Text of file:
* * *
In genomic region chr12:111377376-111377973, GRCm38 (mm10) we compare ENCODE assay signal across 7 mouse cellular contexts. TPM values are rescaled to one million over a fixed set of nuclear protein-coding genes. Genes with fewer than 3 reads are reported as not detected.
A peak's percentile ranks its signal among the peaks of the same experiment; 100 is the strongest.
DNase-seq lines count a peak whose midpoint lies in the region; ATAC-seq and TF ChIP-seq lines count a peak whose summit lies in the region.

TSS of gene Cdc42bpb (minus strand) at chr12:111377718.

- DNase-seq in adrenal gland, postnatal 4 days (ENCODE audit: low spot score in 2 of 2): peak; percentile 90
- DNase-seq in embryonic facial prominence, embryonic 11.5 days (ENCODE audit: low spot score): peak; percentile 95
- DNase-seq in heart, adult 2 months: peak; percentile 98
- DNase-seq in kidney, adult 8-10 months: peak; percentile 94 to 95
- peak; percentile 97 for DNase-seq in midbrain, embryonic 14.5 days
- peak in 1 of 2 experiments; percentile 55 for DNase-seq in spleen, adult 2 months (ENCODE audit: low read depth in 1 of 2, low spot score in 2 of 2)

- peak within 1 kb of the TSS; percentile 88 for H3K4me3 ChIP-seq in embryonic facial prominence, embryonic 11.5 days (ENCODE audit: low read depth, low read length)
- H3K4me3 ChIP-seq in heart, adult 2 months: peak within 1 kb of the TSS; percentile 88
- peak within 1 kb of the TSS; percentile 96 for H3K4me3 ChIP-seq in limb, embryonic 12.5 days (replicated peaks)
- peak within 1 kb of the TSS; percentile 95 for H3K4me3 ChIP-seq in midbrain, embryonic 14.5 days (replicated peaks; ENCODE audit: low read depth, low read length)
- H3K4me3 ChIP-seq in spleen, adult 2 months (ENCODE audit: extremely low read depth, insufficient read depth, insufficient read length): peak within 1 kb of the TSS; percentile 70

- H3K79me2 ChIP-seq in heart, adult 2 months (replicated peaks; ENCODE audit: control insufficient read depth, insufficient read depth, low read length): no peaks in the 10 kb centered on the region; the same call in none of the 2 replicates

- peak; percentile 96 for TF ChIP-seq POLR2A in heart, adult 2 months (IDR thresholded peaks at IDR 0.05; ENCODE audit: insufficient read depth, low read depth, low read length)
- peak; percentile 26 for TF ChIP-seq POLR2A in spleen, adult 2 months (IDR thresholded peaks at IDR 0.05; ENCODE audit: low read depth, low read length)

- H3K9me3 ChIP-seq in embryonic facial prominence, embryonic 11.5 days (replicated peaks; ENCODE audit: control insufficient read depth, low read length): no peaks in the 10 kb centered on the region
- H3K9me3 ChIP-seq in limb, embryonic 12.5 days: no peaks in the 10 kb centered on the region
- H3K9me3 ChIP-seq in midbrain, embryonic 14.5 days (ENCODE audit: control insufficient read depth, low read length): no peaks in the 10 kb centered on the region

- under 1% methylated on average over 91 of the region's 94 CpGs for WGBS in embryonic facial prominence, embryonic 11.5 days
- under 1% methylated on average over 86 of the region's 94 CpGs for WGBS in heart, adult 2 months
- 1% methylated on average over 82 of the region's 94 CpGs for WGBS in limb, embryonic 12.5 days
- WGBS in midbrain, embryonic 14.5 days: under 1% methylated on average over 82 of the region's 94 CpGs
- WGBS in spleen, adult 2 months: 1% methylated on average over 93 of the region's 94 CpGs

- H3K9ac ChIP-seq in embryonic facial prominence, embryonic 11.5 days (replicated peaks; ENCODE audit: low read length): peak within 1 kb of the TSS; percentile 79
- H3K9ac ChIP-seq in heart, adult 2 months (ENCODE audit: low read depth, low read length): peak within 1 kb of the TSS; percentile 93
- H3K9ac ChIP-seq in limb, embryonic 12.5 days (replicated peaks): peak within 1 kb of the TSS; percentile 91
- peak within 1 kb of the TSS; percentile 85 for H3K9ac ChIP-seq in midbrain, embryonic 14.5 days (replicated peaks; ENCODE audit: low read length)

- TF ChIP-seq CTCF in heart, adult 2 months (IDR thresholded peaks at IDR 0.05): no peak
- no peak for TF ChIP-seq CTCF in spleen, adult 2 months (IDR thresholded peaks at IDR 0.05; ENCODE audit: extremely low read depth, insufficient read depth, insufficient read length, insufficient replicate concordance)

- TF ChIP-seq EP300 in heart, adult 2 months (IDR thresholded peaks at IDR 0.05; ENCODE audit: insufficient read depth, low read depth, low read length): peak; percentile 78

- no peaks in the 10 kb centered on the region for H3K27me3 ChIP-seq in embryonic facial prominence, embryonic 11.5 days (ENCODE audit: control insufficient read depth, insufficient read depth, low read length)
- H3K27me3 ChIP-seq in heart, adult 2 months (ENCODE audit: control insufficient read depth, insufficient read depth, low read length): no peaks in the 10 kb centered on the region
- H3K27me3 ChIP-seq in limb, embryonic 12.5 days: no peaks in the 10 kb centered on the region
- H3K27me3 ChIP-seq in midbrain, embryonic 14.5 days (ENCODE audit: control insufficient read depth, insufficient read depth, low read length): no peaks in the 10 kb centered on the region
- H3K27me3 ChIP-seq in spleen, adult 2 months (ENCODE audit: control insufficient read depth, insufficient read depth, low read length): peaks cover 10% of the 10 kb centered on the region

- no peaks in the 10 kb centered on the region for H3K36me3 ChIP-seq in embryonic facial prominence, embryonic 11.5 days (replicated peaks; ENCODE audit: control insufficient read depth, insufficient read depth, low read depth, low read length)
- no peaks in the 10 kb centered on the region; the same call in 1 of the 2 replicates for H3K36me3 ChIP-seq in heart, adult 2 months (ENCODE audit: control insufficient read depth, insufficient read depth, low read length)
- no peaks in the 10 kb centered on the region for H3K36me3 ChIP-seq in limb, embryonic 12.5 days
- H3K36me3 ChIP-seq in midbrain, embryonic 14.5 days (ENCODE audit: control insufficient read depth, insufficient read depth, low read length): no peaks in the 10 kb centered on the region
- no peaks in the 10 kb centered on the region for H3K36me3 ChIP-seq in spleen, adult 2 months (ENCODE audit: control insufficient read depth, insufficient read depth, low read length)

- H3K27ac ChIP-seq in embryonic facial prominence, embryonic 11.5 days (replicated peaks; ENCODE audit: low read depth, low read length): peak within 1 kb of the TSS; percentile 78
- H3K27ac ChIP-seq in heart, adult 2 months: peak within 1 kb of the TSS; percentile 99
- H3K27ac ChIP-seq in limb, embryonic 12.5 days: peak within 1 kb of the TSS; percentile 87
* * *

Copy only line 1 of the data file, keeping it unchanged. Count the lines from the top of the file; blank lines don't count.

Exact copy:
In genomic region chr12:111377376-111377973, GRCm38 (mm10) we compare ENCODE assay signal across 7 mouse cellular contexts. TPM values are rescaled to one million over a fixed set of nuclear protein-coding genes. Genes with fewer than 3 reads are reported as not detected.